Marker Of DNA Damage Could Predict Response To Platinum Chemotherapy
Scientists have uncovered a marker of DNA damage that could predict who will respond to platinum-based chemotherapy drugs like cisplatin or carboplatin.
These drugs are widely used for ovarian cancer, but as with most cancer drugs, it can be difficult to predict who will respond to therapy.
A team of researchers from the Dana-Farber Cancer Institute found that this marker, telomeric allelic imbalance or tAI, could predict sensitivity to therapy in patients with triple-negative breast cancer.
“We currently do not have any targeted therapies for patients with triple-negative breast cancer, so if these laboratory findings are confirmed and an assay is created to predict sensitivity to drugs that target defective DNA repair, it would be a major step forward,” said lead pathologist Andrea Richardson, M.D., Ph.D., assistant professor of medicine at Dana-Farber Cancer Institute.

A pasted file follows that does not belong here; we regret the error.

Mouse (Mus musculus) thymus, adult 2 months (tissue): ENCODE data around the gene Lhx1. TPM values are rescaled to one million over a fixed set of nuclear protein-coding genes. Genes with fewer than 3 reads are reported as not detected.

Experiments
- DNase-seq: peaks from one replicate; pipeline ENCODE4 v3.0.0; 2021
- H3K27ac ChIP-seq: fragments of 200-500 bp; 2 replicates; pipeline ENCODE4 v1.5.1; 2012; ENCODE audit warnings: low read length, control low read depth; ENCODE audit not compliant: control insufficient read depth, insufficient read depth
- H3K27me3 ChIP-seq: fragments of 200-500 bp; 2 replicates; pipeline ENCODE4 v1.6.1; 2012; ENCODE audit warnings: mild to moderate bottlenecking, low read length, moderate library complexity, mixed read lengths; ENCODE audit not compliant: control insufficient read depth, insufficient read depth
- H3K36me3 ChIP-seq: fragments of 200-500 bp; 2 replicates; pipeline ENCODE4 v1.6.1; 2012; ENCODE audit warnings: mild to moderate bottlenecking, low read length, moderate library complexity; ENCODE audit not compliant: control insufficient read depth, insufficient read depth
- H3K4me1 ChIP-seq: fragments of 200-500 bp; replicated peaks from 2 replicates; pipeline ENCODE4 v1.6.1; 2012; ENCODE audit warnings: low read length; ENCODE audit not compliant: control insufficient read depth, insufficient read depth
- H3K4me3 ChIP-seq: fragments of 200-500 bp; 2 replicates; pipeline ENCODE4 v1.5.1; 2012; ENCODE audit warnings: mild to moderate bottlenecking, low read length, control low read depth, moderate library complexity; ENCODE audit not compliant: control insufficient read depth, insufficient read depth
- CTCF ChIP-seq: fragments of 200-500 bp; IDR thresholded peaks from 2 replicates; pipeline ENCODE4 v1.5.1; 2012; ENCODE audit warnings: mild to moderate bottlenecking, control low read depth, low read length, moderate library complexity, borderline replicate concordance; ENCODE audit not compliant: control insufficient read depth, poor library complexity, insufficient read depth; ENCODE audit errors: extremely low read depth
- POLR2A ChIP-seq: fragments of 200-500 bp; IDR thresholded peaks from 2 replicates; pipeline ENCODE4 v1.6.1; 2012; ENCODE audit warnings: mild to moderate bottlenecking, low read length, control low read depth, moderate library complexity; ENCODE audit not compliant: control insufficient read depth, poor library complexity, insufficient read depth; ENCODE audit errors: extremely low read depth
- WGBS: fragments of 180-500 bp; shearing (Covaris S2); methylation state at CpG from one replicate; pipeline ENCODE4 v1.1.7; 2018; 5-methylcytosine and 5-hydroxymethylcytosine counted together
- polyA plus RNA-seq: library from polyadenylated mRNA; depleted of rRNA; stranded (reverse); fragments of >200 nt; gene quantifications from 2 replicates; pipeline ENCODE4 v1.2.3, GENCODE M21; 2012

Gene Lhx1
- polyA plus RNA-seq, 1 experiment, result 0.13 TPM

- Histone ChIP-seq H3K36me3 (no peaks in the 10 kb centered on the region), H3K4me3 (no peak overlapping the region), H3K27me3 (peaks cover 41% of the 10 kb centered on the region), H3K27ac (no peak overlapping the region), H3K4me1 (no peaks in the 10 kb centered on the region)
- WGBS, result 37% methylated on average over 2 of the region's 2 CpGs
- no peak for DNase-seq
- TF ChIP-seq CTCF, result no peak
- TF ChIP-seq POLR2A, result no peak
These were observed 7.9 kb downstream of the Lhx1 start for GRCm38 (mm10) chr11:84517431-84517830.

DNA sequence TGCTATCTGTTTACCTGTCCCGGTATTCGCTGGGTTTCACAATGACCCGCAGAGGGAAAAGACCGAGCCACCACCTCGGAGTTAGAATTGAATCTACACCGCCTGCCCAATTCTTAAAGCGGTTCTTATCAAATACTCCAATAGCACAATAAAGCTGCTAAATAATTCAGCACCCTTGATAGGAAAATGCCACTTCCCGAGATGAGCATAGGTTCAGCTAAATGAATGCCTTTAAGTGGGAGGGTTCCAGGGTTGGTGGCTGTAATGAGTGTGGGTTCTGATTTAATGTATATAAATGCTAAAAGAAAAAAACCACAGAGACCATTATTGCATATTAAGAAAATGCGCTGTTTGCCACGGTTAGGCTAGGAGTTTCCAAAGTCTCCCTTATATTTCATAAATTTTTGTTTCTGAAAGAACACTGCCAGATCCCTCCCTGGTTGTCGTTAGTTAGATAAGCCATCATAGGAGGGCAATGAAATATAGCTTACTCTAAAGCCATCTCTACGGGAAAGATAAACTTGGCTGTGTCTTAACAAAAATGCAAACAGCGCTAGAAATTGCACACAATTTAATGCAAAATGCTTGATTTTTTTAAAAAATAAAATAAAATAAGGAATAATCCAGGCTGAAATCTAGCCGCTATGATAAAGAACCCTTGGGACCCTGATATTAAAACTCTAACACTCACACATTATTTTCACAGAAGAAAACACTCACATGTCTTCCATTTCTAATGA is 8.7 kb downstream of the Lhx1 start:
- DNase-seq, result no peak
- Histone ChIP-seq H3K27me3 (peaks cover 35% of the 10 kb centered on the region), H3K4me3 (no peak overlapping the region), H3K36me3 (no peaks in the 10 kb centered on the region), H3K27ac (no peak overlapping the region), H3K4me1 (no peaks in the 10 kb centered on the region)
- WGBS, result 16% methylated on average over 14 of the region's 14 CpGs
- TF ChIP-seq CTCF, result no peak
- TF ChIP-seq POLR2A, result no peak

Scientists have long known that DNA repair status is a predictor of sensitivity to therapy and thus prognosis. However, measurements of DNA repair status have been slow to arrive.
Richardson and colleagues looked for genomic signatures in cell lines and tumors and correlated them to platinum sensitivity.
In patients with triple-negative breast cancer, they found that a high level of subchromosomal regions with allelic imbalance extended to the telomere predicted response to cisplatin treatment. The same was true for serous ovarian cancer.
Importantly for patients with triple-negative breast cancer, researchers found an inverse relationship between the level of tAI and BRCA1 expression.
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